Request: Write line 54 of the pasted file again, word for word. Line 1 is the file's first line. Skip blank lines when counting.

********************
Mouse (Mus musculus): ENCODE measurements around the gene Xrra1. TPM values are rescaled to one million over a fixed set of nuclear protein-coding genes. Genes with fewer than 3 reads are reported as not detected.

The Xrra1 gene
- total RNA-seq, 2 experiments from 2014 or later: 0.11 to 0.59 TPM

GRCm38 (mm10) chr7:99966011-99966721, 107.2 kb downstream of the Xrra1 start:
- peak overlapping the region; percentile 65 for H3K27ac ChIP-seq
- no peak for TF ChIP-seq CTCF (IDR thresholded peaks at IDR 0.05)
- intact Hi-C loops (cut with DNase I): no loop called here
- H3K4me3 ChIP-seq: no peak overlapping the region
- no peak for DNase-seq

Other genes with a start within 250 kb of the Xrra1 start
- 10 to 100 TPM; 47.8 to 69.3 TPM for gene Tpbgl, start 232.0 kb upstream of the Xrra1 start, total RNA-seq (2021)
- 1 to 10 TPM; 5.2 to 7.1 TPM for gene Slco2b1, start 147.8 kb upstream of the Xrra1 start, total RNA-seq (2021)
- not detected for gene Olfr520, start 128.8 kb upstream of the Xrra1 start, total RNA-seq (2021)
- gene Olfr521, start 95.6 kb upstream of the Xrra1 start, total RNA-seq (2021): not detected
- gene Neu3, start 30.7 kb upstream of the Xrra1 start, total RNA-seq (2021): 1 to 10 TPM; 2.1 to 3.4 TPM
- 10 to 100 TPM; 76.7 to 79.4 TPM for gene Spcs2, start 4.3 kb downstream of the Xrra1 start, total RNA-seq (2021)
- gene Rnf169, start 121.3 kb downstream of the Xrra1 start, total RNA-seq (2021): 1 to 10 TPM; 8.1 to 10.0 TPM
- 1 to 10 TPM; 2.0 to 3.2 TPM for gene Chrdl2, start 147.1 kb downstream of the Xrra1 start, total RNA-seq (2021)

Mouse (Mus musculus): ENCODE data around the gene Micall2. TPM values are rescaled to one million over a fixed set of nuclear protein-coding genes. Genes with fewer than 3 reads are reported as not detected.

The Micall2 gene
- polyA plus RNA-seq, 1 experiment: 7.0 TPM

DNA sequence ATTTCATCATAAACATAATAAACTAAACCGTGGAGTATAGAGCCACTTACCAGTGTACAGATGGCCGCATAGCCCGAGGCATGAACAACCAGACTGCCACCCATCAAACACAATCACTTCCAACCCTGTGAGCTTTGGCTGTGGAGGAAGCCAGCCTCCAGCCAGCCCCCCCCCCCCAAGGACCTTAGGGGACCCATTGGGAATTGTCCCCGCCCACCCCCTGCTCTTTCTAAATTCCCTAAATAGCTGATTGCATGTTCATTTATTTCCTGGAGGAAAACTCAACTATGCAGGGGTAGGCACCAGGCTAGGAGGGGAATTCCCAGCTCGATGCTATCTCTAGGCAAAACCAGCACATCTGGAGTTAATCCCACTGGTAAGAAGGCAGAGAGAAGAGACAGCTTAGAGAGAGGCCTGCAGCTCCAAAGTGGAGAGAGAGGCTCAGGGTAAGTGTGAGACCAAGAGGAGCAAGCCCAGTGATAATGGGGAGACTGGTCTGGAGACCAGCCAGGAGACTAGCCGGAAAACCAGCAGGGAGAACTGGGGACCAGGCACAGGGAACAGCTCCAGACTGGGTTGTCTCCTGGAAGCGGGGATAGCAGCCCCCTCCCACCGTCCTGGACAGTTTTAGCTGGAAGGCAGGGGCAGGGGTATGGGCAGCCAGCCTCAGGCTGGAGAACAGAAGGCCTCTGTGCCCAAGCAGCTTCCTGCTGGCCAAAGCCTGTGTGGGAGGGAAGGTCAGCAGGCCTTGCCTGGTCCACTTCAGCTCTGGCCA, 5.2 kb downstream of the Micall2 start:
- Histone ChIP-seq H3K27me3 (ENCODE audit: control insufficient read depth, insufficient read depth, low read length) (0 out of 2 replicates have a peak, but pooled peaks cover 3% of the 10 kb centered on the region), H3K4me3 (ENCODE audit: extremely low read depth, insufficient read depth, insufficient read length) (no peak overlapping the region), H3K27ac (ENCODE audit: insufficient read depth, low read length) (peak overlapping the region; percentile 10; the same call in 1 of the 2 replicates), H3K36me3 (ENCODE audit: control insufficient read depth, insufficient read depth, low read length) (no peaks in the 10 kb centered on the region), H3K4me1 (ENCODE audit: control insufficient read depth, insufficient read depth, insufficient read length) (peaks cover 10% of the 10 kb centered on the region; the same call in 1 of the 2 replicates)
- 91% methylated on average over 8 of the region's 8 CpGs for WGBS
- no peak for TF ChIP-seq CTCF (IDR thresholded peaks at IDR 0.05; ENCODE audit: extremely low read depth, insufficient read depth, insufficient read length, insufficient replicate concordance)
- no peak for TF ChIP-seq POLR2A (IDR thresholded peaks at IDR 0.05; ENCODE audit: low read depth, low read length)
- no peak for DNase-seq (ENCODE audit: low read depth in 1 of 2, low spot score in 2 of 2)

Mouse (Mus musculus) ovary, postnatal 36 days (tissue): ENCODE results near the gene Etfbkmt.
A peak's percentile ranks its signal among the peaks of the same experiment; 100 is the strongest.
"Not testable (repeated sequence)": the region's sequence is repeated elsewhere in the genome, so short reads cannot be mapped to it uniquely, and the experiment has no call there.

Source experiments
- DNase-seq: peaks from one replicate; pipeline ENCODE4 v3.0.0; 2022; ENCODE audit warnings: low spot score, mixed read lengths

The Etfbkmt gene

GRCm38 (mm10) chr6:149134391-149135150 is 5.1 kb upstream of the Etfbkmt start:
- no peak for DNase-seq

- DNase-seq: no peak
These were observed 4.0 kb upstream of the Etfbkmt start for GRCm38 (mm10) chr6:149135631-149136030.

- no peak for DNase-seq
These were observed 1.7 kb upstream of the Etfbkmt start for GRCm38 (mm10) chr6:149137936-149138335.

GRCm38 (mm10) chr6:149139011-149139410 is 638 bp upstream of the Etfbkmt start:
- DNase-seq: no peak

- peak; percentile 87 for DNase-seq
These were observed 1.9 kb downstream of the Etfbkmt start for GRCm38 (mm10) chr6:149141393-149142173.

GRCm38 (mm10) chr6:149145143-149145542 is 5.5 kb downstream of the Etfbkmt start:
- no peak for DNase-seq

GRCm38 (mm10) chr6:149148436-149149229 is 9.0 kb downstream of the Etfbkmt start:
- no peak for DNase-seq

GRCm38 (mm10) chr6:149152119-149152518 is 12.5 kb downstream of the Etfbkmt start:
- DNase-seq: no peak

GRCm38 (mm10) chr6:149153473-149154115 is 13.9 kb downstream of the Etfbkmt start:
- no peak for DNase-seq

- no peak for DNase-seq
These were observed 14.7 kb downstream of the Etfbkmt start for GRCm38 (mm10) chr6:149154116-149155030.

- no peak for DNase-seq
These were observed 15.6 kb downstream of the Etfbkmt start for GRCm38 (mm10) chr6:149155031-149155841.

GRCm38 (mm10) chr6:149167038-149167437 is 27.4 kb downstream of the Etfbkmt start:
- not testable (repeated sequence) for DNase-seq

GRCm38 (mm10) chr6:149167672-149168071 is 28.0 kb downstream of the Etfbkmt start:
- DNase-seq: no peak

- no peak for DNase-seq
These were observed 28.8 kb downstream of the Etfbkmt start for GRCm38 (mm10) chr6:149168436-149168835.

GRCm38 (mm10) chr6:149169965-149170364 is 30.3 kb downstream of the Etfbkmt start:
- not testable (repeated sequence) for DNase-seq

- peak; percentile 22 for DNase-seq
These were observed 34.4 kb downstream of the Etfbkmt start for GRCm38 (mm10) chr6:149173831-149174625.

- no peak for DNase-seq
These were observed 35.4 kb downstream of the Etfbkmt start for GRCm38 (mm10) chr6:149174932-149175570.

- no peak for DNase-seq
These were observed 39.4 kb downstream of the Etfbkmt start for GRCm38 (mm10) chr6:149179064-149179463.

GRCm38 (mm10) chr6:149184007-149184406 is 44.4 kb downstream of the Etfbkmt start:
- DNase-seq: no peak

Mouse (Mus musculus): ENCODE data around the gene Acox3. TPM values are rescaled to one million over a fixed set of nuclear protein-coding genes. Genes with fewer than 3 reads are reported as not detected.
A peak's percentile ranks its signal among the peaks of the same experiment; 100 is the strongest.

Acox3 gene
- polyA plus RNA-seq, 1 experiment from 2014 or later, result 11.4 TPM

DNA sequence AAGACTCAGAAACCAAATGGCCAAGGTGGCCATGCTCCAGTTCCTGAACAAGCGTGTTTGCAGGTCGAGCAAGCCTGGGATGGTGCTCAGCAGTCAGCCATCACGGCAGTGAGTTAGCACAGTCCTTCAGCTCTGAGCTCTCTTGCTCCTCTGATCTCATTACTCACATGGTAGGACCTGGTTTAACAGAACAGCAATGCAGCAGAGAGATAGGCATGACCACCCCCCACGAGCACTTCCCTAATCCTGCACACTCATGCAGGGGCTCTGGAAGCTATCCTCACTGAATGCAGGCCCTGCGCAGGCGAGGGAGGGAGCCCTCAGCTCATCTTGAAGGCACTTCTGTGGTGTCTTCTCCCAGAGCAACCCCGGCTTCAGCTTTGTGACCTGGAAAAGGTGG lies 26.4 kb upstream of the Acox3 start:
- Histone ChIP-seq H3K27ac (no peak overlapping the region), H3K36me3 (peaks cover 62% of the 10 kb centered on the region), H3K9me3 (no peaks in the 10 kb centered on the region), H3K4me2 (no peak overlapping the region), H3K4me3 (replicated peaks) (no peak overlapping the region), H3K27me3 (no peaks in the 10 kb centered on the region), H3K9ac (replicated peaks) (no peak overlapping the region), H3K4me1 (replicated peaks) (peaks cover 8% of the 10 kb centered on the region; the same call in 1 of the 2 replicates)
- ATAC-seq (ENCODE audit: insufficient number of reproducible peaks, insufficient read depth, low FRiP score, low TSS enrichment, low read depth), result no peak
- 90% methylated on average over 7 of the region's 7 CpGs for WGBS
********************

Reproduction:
- no peak for DNase-seq